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Student dealing with entry rejection

Medical school applications - How to cope with rejection

by , 29 April, 2016
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No, this isn’t my version of a Dear Prudence column, but seeing as I wrote about what to after receiving an offer last week, I thought it would be prudent (it wouldn’t be one of my blog posts without a pun) to also write about what to do if you didn’t get and offer.

Any rejection stings but I think that a rejection at this stage – after sticking it out for the entire year and dealing with all those periods of limbo, getting this close only to miss out – does sting a little more.  It’s normal to feel disappointed, angry, upset and hard done by so just give yourself a little time to deal with the crappy parts of a rejection.  But once you’ve done that, you need to dust yourself off and reflect on the past year.

I know it’s annoying when you miss out on something and people say “but to get this far is an achievement in itself!” but believe it or not, people usually say that because it’s true.  Look at the cut-offs this year – GAMSAT's® Exam and GPAs were crazy high, and your mates with the incredibly, mind-blowingly amazing portfolios were missing out of interviews at UNDA and Wollongong.  So first thing’s first, believe people when they tell you that. 

Secondly, have a think about what stopped you from getting over the line. Did you stumble at the MMI?  Or if you interviewed at Wollongong, because GAMSAT® Exam and GPA aren’t considered in final offer rankings, strong scores in those domains won’t make up for an average (of the candidates interviewed) portfolio and interview.  It won’t necessarily be obvious, but being able to critically evaluate your own performance will help for next year.  As part of this process, if you know people who successfully interviewed, see if you can pick their brains about how they performed while it’s still fresh in their mind.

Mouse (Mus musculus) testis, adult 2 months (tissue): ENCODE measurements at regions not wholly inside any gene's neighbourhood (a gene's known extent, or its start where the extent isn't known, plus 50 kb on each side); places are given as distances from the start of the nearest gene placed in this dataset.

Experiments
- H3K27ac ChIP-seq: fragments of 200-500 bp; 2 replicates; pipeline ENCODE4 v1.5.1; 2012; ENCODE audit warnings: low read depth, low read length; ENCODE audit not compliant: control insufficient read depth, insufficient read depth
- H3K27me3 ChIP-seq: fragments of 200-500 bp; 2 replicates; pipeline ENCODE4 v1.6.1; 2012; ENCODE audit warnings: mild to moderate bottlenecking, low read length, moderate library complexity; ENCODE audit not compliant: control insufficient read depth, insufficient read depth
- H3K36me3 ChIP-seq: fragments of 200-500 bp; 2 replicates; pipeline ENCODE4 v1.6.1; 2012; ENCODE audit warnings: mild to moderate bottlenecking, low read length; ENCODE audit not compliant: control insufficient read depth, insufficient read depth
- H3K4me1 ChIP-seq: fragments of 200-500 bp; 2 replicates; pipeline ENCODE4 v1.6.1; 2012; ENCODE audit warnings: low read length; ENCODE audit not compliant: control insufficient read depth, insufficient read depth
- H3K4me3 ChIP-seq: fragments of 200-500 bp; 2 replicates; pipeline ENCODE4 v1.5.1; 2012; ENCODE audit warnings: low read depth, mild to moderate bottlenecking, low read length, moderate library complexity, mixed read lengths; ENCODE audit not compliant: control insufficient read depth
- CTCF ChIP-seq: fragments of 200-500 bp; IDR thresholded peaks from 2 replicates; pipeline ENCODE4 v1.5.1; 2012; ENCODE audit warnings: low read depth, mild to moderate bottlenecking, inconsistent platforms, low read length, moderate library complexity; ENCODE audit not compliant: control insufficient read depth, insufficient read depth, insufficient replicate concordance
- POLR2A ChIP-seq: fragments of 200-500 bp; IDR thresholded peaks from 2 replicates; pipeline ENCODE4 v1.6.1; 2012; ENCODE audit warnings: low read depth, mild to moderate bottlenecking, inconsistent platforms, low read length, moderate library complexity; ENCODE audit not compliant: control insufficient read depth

Thirdly, contact the school you interviewed at and enquire about feedback.  Some universities decline feedback requests, but others are happy to provide feedback once the admissions cycle is over and things have settled down.  Even if it’s a generic comment about which component of your application was below average – at least you have a clue as to what you need to work on/compensate for with the other admissions criteria. 

Lastly, if you haven’t already, think about what you are going to do next year – continue working/do honours/travel/volunteer/save up money – whatever it is, have a plan and ensure that you make the most of the next year so that your application is even stronger next time around.

Good luck for the year ahead!